A team composed of international and local studios and individuals—Agence Ter, rootoftwo, Akoaki, and Harley Etienne—was recently chosen to revitalize the 83-acre area.
Over the course of the 20th century, across a series of administrations and economic contexts, Midtown Detroit grew into one of America’s largest (or densest) cultural districts, with over 12 major institutions, such as the Detroit Institute for the Arts (DIA) and the College for Creative Studies. But you wouldn’t know it, even if you were there—the nine-block, 83-acre area is a mish-mash of styles spanning Beaux Arts, Modernism, and Brutalism, and has a certain sense of placelessness. The area feels architecturally disjointed, illegible, and fails to translate the vibrancy of each institution into the broader public space.
It’s a problem a group of local stakeholders wants to tackle. This week, the economic development agency Midtown Detroit, the DIA, and a host of other institutions announced the winner of its DIA Plaza | Midtown Cultural Connections international design competition, which seeks to implement the first master plan for the district since the 1980s.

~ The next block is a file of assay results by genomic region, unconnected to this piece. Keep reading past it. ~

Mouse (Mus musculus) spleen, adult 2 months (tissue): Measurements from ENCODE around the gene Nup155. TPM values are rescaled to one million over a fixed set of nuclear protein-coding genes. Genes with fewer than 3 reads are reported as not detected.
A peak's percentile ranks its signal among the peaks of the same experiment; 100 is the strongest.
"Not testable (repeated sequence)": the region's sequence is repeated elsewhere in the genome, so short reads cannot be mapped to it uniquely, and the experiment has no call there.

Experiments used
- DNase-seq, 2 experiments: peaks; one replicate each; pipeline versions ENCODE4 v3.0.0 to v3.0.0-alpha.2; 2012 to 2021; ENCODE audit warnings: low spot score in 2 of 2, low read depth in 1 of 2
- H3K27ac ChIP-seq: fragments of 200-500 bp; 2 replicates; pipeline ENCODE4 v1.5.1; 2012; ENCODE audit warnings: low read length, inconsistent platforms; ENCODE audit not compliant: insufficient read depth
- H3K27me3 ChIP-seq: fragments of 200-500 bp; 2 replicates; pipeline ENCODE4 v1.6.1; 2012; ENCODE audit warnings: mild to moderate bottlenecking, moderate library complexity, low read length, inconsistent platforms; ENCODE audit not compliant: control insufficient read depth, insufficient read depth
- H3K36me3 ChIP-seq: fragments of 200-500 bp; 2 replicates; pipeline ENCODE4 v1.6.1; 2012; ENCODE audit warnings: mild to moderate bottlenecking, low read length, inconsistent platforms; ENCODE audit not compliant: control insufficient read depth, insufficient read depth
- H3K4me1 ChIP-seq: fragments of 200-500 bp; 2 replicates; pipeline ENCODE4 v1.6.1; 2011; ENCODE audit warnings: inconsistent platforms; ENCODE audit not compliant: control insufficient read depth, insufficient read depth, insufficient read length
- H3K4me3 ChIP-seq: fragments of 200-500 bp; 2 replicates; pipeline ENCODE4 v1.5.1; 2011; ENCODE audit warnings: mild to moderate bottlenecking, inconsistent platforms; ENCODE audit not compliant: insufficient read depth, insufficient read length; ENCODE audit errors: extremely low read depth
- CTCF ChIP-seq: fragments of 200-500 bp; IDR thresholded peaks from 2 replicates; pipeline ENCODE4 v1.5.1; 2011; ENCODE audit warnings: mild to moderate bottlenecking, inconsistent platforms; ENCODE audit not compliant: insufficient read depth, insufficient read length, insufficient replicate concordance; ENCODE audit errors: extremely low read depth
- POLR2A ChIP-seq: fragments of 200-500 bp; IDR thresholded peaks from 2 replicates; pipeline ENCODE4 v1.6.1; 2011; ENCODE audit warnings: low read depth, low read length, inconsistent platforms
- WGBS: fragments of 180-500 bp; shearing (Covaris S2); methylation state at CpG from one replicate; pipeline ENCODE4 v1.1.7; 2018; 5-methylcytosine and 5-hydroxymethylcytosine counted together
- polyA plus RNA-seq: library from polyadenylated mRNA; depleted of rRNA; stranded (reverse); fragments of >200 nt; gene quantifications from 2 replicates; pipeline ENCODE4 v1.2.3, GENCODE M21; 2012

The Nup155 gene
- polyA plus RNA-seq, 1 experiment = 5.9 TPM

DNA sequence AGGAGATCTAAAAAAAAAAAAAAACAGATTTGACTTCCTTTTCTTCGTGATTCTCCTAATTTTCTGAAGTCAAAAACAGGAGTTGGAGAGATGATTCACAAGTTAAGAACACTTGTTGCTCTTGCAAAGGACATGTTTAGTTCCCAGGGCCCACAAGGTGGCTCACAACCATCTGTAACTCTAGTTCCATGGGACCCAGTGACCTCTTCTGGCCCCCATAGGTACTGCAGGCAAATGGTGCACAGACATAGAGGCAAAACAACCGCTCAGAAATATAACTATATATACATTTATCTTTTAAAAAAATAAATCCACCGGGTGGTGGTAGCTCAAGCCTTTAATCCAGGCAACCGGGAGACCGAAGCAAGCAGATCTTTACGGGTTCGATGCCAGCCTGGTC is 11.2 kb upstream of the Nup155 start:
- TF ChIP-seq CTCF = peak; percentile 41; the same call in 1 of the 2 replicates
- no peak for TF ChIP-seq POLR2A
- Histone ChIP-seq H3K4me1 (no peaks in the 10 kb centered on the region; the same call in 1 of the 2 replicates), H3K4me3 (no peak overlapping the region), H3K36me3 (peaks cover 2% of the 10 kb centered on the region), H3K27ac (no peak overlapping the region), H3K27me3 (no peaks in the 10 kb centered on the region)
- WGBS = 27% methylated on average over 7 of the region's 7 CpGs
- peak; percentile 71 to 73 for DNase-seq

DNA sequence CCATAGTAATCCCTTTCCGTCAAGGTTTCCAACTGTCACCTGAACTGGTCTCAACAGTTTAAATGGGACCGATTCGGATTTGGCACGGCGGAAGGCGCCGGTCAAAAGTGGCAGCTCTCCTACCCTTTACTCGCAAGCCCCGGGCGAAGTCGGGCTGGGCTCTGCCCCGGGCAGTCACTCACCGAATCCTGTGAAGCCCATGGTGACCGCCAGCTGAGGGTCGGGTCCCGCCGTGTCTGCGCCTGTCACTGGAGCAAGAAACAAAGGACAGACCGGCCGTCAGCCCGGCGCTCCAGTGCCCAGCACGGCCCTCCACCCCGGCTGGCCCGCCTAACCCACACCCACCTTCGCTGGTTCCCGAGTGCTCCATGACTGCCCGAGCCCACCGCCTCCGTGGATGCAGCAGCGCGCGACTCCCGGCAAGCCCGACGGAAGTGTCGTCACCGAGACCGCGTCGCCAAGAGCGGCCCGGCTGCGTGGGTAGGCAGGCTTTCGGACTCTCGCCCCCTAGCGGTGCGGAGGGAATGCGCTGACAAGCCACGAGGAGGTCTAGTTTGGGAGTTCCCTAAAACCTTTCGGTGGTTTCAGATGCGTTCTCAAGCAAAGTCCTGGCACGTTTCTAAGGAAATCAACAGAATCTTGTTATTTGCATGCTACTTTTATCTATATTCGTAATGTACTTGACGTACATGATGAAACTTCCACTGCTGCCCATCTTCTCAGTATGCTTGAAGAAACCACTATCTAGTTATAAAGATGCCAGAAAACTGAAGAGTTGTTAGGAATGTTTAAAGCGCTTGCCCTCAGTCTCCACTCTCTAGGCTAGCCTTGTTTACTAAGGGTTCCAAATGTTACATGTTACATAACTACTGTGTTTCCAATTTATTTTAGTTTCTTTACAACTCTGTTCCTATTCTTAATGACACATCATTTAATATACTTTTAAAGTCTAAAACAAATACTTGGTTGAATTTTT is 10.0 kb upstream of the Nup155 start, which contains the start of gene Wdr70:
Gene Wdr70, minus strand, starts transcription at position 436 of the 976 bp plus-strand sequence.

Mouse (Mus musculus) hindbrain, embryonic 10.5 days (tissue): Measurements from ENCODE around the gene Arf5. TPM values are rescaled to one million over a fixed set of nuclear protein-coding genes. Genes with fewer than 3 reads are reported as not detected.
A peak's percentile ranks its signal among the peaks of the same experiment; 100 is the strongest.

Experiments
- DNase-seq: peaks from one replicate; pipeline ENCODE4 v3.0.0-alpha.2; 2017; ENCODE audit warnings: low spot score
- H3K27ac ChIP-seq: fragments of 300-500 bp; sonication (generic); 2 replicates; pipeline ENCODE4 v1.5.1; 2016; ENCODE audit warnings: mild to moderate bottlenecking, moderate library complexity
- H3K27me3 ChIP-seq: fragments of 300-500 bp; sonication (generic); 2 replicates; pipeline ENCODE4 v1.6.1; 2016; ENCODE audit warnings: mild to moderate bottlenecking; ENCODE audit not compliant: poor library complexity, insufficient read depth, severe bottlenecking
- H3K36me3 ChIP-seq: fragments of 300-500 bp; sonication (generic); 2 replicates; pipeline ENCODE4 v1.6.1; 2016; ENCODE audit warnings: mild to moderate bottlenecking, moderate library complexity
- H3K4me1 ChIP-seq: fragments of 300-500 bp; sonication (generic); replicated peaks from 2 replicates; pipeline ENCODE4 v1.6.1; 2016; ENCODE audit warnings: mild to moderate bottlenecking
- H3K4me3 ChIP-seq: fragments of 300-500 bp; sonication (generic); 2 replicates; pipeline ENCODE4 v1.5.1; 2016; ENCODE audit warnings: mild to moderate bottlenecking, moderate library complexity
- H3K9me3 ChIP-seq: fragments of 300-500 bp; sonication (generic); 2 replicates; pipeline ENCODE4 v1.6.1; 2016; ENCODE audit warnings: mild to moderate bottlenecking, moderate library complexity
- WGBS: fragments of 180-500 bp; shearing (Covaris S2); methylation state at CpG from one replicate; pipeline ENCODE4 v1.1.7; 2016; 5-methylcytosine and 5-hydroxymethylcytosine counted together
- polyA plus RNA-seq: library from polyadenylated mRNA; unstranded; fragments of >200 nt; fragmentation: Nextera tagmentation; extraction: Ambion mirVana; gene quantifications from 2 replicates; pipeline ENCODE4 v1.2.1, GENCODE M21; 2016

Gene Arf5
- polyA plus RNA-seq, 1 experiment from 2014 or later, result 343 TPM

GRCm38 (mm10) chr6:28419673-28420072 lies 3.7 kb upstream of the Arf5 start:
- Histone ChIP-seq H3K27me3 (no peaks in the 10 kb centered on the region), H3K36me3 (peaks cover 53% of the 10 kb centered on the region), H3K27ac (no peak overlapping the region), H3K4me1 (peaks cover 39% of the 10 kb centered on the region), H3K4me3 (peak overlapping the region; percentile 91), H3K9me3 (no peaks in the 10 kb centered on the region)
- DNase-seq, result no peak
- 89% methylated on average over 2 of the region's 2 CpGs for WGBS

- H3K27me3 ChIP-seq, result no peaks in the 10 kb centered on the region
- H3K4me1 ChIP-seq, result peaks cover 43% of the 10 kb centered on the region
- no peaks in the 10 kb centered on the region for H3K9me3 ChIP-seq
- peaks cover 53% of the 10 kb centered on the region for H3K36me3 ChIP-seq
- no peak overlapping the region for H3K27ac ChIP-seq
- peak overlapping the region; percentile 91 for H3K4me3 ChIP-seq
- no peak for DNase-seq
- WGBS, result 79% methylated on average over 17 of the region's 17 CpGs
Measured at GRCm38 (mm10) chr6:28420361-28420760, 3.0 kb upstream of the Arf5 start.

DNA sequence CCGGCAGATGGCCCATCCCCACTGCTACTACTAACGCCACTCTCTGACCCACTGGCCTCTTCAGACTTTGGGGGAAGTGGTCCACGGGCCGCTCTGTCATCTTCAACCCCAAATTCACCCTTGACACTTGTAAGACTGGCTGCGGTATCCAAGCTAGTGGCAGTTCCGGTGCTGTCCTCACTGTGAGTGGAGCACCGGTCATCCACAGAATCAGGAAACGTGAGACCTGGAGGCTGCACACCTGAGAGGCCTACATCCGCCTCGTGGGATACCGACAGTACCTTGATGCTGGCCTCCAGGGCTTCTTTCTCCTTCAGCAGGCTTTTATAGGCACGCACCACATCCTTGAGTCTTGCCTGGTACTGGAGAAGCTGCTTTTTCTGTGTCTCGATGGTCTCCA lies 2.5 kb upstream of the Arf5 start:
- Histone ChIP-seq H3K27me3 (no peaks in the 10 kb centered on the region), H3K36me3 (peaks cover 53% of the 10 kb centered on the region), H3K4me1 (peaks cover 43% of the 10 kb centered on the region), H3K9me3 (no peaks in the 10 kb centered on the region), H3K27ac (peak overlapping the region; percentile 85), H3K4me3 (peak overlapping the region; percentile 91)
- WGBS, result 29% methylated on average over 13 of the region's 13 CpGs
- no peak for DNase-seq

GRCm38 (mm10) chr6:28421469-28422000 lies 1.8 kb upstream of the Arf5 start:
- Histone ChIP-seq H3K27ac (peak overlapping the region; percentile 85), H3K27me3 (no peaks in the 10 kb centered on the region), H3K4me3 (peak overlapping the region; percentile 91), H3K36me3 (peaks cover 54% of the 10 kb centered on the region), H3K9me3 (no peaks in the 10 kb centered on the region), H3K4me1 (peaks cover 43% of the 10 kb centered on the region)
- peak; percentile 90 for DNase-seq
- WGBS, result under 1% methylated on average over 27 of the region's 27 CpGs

Designers were challenged with creating a new destination for the city that—unlike many cultural districts that act as high-culture anchors focused on visiting tourists—will serve Detroit’s diverse communities and residents. This brief is in line with the vision of the DIA’s Madrid-born director Salvador Salort-Pons, who has sought to adopt and adapt the town square tradition found in many European capitals.
The winning project team features local and international talent, with expertise including landscape architecture, planning, sustainability, technology, and the arts. Specifically, the team marries Paris-based studio Agence Ter’s experience in large, complex urban projects with rootoftwo, a Detroit-based urbanism- and technology-focused studio, plus Akoaki, a Detroit-based architecture and design studio, and Harley Etienne, an urban planner and assistant professor at the University of Michigan’s Taubman College of Architecture and Urban Planning.